BELGRADE — Winterberry Farm on Route 27, with pastures and vegetable fields that stretch back to Great Pond, has been around 1870.

But there’s a new addition representing a change that will keep it a farm: a green and white sign that reads “Forever Farm.”

An agricultural easement was placed on the property last week by Maine Farmland Trust and the Belgrade Regional Conservation Alliance, protecting it from ever becoming anything else.

“It’s an amazing feeling to know that I’m now an owner of a farm that will be here for future generations,” said owner Mary Perry.

The trust and the conservation alliance, the local easement holder, donated money and time to create the easement, which restricts the farm from being subdivided or developed into something besides a farm. The alliance raised its portion of the easement cost with the help of community members.

Perry, 47, who bought the farm 12 years ago, has been learning to grow vegetables, raise poultry and livestock, and do whatever else it took to support herself and her three children. The farm was owned by the same family since it was established, but was dormant for 25 years before Perry bought it.

“I knew from the second I pulled into the driveway that this was where I needed to be,” Perry said. “I don’t know if I needed the farm or if the farm needed me more, but we truly did this together.”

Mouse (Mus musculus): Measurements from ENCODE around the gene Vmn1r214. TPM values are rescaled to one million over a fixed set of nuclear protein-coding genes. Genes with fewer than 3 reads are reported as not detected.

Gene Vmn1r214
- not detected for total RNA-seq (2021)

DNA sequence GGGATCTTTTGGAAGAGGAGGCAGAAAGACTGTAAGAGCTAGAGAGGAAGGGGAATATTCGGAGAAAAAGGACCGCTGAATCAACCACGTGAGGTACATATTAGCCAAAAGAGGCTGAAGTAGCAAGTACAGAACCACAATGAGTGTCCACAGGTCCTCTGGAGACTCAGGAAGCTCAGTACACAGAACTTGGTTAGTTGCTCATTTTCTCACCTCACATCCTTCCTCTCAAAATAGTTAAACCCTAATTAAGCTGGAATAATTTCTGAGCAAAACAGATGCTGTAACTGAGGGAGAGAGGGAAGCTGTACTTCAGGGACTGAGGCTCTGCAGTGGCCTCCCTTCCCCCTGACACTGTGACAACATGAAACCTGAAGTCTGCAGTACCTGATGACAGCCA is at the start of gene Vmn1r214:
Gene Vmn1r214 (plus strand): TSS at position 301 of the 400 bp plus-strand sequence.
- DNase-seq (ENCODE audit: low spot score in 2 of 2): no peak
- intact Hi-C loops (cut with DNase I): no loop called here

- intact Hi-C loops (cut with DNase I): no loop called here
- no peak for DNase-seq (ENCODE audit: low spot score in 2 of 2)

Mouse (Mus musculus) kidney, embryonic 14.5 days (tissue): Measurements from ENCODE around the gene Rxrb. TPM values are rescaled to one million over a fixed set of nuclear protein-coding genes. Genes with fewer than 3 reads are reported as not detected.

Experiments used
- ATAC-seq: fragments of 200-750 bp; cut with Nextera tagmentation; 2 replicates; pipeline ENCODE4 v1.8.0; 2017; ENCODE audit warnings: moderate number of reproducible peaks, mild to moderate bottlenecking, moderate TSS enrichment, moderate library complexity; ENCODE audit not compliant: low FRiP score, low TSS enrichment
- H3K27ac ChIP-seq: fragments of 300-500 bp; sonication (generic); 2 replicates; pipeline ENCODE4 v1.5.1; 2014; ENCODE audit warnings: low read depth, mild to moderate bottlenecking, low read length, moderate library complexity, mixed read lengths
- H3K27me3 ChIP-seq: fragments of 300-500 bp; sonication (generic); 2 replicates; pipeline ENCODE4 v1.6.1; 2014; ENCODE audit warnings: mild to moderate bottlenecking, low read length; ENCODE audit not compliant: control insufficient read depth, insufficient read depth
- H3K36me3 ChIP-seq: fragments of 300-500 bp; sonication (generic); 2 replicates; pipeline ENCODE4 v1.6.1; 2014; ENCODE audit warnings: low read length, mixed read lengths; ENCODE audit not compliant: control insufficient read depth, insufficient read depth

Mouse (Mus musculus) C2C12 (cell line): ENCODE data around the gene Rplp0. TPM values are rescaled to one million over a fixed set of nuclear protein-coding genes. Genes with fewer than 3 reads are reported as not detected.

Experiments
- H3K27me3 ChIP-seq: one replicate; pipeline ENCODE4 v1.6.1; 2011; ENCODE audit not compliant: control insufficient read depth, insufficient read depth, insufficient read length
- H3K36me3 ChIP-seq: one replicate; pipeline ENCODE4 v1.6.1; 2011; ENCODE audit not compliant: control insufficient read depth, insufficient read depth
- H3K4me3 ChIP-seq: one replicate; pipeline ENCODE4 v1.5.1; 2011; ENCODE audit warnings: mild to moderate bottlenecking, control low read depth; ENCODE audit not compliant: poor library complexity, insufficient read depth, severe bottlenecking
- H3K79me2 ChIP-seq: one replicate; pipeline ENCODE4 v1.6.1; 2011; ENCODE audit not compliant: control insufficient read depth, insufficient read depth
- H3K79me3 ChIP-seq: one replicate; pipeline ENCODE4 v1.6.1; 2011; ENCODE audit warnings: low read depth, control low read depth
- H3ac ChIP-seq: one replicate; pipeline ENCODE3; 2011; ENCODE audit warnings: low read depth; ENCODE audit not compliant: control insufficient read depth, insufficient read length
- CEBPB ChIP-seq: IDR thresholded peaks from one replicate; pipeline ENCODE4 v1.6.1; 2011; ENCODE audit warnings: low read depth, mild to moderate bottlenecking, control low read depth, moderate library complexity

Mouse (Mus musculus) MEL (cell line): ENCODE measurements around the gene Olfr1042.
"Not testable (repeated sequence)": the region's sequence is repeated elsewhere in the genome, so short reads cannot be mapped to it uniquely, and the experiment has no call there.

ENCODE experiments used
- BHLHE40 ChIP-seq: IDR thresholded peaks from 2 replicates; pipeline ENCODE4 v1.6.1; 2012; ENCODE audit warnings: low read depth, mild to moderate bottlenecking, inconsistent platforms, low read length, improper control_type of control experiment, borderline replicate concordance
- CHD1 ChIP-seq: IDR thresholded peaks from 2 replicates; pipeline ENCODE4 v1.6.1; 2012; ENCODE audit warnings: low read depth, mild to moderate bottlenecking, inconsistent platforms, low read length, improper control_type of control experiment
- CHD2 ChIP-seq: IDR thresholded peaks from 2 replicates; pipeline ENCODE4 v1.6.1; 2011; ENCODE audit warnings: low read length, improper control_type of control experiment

The farm has 50 members in its community supported agriculture program and is certified organic by the Maine Organic Farmers and Gardeners Association.

Perry isn’t the only full-time farmer in the family. Her children, Kenya, 17, Gil, 12, and Sage, 6, also work on the farm.

Kenya said she does a bit of everything, including training the apprentices who arrive through MOFGA each summer. Perry said Gil works his steers each morning, bringing wood from the forest and Sage helps out around the farm too, sometimes riding around on her pony, Lady Bug.

Winterberry Farm offers the community supported agriculture program, in which people pay for a steady supply of fresh veggies, during the summer and fall. Perry also sells vegetables, preserves, frozen chickens, pies and soup at the farm stand.

During the winter — once there’s snow on the ground — they give horse-drawn sleigh rides and sell cut-your-own Christmas trees. They also grow kale, spinach and other hearty winter vegetables.

Perry has been working to protect the farm with an easement for more than six years. It was a situation made more complicated by the fact the partner she bought the farm with is a co-owner of the property even though they’re no longer together.

Maine Farmland Trust had to buy the land from the ex-partner and put an easement on it with the alliance before selling it back to Perry at a reduced rate. The restrictions in the easement reduced the value by $25,000, which was picked up by the trust and the alliance.

The trust gave $15,000 towards the easement and the alliance gave around $10,000.

Maine Farmland Trust Executive Director John Piotti said such buy-protect-sell deals are less common, and the trust tries to avoid them. Farmers more often donate the easement without property changing hands.

A broader effort

The trust’s Forever Farm program is a way for farms to communicate with the public about the easement, a way of branding, Piotti said.

Farms are given the Forever Farm sign for the property and can be listed on the program’s website. The addition of Winterberry Farm brings the total of Forever Farms to 66, with six in Kennebec County, including Lakeside Orchard in Manchester.

Piotti said many people felt good about protecting their land with easements, but saw their actions in isolation.

“They didn’t really feel they were part of a broader movement,” he said. This movement, Piotti said, can become more significant for farming in Maine when more people know about it.